Writing the Executive Summary
An executive summary is a brief document typically directed at top-level managers who sometimes make decisions based upon a reading of this summary alone. As a result, the executive summary must be concise but comprehensive, meaning that it must present in summary form all major sections of the main report, such as:
  • purpose
  • problem
  • methods of analyzing the problem
  • results of analysis
  • recommendations
To repeat, because of the critical role it plays, the executive summary is often the first and only part read by key decision makers. Therefore, it must be designed so that it can be read independently of the main document. Typically, figures and tables are not referenced in the executive summary. Uncommon terminology, symbols and acronyms are avoided. If the executive summary is sufficiently persuasive, the entire proposal will then be read in full.

Therefore, your summary is key to the success of your proposal and should reflect these characteristics:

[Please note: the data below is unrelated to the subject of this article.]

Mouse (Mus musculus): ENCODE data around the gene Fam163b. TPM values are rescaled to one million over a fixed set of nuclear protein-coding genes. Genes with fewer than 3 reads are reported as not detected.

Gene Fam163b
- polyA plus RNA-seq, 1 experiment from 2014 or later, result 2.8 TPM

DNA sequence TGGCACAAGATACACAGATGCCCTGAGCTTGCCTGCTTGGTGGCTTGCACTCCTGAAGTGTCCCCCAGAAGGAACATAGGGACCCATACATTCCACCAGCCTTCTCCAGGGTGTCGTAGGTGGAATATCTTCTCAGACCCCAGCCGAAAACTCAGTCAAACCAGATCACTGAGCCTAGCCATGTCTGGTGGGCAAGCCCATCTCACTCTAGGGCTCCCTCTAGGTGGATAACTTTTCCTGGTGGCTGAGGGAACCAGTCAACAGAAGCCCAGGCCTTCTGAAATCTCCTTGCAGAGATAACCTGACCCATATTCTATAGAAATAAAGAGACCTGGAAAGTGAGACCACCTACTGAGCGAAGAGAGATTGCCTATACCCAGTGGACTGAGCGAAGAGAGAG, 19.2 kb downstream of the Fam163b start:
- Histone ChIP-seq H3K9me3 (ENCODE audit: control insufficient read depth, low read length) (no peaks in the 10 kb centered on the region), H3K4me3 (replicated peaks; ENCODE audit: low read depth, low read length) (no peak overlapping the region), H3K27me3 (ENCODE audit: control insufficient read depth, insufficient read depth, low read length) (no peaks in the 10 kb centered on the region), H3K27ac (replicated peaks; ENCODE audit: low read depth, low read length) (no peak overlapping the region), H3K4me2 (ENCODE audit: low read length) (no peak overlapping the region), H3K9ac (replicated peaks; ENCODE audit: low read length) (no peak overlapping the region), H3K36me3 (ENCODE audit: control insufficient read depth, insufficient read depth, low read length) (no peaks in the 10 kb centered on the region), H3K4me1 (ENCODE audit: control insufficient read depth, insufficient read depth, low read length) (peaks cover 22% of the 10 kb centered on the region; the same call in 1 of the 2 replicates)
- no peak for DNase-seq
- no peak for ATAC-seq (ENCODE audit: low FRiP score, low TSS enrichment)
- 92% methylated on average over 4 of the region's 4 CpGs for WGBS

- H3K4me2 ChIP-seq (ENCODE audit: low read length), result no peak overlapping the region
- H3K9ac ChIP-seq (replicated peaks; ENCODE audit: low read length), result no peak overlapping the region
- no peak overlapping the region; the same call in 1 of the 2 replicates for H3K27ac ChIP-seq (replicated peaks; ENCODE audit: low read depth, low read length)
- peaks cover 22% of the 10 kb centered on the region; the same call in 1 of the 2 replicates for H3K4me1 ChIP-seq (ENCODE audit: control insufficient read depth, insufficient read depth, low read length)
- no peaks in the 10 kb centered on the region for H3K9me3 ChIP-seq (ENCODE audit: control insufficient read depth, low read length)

key Perfect Miniaturization. The executive summary should contain the same sections in the same order as the full report.
key Major Findings Only. Because it is a distilled version of the full report, the summary should include only the proposal's principal points and major evidence. Most charts, tables, and deep-level analysis are reserved for full proposal. 
key Proportional. The executive summary should typically be only 10% the length of the full proposal it distills. Therefore, the executive summary for a 10-page proposal would be 1 page or less.
key Stand Alone. The summary should be written in a way that it can be read as a stand-alone document. Before submitting it, allow a test subject to read the summary. The subject should be able to give to you the basics of the full proposal from one reading of the summary.
key Flawless. Like a job resume, even the most minor error of proofreading or grammar can spell rejection.


sample executive summary